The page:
Research Handbook on Unjust Enrichment and Restitution
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Research Handbook on Unjust Enrichment and Restitution

Edited by Elise Bant, Kit Barker and Simone Degeling

This comprehensive yet accessible Research Handbook offers an expert guide to the key concepts, principles and debates in the modern law of unjust enrichment and restitution.
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Chapter 10: Unjust enrichment and the forms of justice

Dennis Klimchuk

Abstract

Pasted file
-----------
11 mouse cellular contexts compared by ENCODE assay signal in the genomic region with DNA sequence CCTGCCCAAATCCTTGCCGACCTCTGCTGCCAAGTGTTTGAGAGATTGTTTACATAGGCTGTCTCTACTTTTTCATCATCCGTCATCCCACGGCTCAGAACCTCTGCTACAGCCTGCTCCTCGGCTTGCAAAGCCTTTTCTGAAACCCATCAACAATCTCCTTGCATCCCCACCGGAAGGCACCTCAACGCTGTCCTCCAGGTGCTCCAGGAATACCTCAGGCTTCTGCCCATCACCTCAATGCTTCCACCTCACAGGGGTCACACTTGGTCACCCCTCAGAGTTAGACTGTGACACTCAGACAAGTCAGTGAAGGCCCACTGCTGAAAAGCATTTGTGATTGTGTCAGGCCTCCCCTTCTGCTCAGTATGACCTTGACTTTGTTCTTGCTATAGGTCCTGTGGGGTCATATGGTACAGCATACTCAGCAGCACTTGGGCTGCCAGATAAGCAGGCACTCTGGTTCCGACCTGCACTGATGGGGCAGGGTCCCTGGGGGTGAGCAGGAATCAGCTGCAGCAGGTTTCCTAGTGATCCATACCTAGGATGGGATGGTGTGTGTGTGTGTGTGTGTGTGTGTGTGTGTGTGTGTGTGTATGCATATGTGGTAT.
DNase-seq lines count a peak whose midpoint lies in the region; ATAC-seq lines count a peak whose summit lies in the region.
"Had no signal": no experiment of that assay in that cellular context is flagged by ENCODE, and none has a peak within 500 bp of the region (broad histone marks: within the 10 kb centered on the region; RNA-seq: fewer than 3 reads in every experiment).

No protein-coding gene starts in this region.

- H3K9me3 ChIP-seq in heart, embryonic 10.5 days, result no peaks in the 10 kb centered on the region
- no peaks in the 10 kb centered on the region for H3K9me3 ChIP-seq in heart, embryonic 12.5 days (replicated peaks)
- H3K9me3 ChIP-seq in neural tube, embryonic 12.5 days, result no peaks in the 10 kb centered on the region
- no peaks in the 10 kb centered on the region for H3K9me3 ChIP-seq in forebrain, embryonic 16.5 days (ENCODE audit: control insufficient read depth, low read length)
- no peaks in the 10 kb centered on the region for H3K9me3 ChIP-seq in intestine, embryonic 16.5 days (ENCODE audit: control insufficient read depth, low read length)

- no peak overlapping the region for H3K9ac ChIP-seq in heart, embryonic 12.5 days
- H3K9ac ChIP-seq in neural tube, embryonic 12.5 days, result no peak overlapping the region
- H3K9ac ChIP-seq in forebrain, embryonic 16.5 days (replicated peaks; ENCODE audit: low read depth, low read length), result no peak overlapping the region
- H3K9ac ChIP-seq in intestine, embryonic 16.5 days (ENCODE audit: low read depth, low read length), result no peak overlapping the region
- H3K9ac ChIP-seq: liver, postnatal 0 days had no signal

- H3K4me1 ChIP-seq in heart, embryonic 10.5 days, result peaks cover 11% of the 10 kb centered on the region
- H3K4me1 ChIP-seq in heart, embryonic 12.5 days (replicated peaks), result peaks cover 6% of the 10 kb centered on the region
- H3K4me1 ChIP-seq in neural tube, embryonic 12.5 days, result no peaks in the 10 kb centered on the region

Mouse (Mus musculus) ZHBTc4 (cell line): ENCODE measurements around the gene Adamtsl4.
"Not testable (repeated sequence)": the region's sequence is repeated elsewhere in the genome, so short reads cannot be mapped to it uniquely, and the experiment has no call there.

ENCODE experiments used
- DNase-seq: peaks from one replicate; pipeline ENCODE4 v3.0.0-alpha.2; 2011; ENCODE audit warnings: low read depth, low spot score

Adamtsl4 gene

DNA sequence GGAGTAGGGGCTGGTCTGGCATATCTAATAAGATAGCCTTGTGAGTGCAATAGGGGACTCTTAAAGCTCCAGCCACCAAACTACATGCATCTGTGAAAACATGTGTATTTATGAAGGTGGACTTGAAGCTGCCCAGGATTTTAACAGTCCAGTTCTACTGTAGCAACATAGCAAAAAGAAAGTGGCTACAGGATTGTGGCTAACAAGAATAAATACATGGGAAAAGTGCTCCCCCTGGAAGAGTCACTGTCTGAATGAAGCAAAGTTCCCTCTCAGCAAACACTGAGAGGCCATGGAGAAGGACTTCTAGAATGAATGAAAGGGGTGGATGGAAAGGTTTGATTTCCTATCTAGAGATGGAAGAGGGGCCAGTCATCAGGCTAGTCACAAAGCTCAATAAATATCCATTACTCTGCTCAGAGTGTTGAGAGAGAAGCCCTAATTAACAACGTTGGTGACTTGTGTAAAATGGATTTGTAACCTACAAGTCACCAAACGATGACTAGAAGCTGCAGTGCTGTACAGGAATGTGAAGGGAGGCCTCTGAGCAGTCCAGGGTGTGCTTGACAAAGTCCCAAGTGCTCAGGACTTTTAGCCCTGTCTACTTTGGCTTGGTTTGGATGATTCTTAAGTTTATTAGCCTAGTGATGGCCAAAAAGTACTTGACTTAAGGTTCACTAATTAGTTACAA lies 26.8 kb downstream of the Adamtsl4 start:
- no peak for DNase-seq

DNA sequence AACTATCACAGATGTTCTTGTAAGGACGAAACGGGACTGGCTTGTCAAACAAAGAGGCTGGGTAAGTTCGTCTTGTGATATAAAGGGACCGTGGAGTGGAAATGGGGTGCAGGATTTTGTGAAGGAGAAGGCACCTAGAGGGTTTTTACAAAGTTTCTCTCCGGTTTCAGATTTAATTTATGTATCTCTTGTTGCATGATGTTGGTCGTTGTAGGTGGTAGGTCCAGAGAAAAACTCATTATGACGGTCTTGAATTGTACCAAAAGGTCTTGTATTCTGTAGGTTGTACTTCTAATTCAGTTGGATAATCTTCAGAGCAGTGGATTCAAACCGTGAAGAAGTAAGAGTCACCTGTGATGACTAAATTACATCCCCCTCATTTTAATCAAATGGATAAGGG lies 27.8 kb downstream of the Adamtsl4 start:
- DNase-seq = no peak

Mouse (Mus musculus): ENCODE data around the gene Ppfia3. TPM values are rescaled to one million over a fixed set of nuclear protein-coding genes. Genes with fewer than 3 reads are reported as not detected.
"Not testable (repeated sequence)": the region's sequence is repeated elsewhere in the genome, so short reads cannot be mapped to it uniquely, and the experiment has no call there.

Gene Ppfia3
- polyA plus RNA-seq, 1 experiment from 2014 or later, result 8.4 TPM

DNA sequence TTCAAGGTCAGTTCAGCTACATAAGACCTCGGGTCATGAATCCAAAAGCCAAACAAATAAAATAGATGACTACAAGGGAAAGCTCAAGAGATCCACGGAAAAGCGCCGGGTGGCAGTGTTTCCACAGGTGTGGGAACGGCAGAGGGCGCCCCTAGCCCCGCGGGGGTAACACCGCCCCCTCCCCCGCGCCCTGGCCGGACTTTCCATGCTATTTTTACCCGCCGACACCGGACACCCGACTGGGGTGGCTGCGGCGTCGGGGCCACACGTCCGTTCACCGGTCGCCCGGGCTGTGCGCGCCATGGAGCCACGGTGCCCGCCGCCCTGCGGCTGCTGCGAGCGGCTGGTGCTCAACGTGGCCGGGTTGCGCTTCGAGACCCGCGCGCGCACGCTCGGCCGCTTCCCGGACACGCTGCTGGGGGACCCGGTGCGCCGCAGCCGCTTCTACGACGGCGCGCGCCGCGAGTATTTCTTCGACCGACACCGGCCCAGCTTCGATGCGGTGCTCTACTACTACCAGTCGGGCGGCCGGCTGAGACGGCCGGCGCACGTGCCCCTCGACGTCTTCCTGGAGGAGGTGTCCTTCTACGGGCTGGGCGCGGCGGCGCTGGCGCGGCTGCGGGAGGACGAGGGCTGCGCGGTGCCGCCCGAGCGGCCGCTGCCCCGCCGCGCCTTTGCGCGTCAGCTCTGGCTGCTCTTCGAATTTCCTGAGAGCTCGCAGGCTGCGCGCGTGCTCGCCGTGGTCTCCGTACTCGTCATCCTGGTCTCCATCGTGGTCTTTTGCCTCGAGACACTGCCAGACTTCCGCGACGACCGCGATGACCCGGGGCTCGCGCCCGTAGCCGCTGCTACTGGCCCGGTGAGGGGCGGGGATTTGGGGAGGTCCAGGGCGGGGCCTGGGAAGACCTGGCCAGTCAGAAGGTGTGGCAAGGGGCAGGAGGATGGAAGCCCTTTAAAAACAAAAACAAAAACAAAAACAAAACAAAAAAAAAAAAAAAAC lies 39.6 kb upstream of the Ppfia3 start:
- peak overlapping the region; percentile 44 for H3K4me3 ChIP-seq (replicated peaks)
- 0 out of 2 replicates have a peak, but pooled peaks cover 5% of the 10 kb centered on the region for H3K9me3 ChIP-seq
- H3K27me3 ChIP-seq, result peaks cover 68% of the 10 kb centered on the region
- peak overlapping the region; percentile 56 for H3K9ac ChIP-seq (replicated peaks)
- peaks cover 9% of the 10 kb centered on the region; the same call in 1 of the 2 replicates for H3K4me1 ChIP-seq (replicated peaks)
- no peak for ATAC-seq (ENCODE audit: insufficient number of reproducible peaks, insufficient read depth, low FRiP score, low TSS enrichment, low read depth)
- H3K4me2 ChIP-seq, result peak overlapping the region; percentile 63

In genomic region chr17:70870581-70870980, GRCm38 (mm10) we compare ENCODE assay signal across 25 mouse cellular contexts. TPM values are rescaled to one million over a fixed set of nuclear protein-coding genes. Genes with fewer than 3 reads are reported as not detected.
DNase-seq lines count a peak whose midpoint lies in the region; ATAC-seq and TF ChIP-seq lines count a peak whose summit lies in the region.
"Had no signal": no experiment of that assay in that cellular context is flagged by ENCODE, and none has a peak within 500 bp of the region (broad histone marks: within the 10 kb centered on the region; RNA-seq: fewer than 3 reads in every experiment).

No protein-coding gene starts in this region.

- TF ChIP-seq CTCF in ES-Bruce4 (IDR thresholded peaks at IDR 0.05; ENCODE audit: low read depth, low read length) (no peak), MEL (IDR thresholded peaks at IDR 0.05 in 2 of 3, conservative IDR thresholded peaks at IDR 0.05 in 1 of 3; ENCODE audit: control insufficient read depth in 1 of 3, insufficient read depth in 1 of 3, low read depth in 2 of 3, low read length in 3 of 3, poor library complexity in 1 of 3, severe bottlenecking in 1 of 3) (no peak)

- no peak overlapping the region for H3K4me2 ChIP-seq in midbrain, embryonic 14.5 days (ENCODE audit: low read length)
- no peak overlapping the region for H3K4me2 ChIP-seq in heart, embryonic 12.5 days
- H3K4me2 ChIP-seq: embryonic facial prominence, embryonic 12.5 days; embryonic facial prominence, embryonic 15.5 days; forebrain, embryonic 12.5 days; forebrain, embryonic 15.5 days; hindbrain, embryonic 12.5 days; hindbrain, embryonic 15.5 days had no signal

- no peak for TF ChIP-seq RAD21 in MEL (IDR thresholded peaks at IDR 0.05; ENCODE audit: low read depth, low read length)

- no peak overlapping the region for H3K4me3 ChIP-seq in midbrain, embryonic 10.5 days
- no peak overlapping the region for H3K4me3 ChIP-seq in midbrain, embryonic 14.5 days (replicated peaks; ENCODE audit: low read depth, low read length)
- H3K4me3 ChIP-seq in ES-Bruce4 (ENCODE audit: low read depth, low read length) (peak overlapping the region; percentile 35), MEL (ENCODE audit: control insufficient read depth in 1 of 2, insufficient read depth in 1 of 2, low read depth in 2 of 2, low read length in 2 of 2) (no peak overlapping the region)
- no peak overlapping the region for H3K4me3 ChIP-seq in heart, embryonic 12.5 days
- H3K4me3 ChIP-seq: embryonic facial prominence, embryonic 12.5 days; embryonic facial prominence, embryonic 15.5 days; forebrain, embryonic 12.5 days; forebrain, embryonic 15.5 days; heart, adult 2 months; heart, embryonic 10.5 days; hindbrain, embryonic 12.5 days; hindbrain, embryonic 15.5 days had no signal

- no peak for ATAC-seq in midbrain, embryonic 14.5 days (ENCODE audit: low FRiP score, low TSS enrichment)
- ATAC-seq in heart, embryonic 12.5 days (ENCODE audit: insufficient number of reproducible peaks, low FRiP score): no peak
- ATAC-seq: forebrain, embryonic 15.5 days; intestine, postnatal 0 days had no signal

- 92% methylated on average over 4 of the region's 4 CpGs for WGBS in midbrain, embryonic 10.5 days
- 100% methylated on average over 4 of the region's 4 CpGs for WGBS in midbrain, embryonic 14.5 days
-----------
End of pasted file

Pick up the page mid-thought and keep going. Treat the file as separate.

This chapter examines a property-based form of ‘corrective justice’ underpinning the law of unjust enrichment, based on the idea that the defendant must make restitution because, even though he is now the legal owner of the money, the ‘moral’ title to it still belongs to the plaintiff. This property-based theory might explain why the defendant has a direct responsibility to pay back the money to the plaintiff. The chapter, however, also considers a different possibility, which is that the normative basis of unjust enrichment is not corrective, but rather a form of localised distributive justice that requires restitution from the defendant. If the defendant is not a ‘doer’ of any injustice such that corrective justice requires repayment, then perhaps restitution is required just because this is the fairest way of distributing the plaintiff’s loss between the plaintiff and the defendant, given the defendant’s surplus and the plaintiff’s unfortunate mistake. The key point about any distributive justice analysis is that the money in the defendant’s possession can be allocated between the plaintiff and the defendant in accordance with a criterion (fairness, autonomy, or other value) that has nothing to do with whether or not the defendant did an injustice to the plaintiff in receiving it. This ‘localised’ form of the distributive justice argument, in contrast to other types of distributive justice argument that focus on creating fairness between broader groups, is that it can still explain the bipartite form of litigation. It can explain why only the defendant is an eligible candidate to pay the plaintiff, not, for example, some wealthy passer-by.

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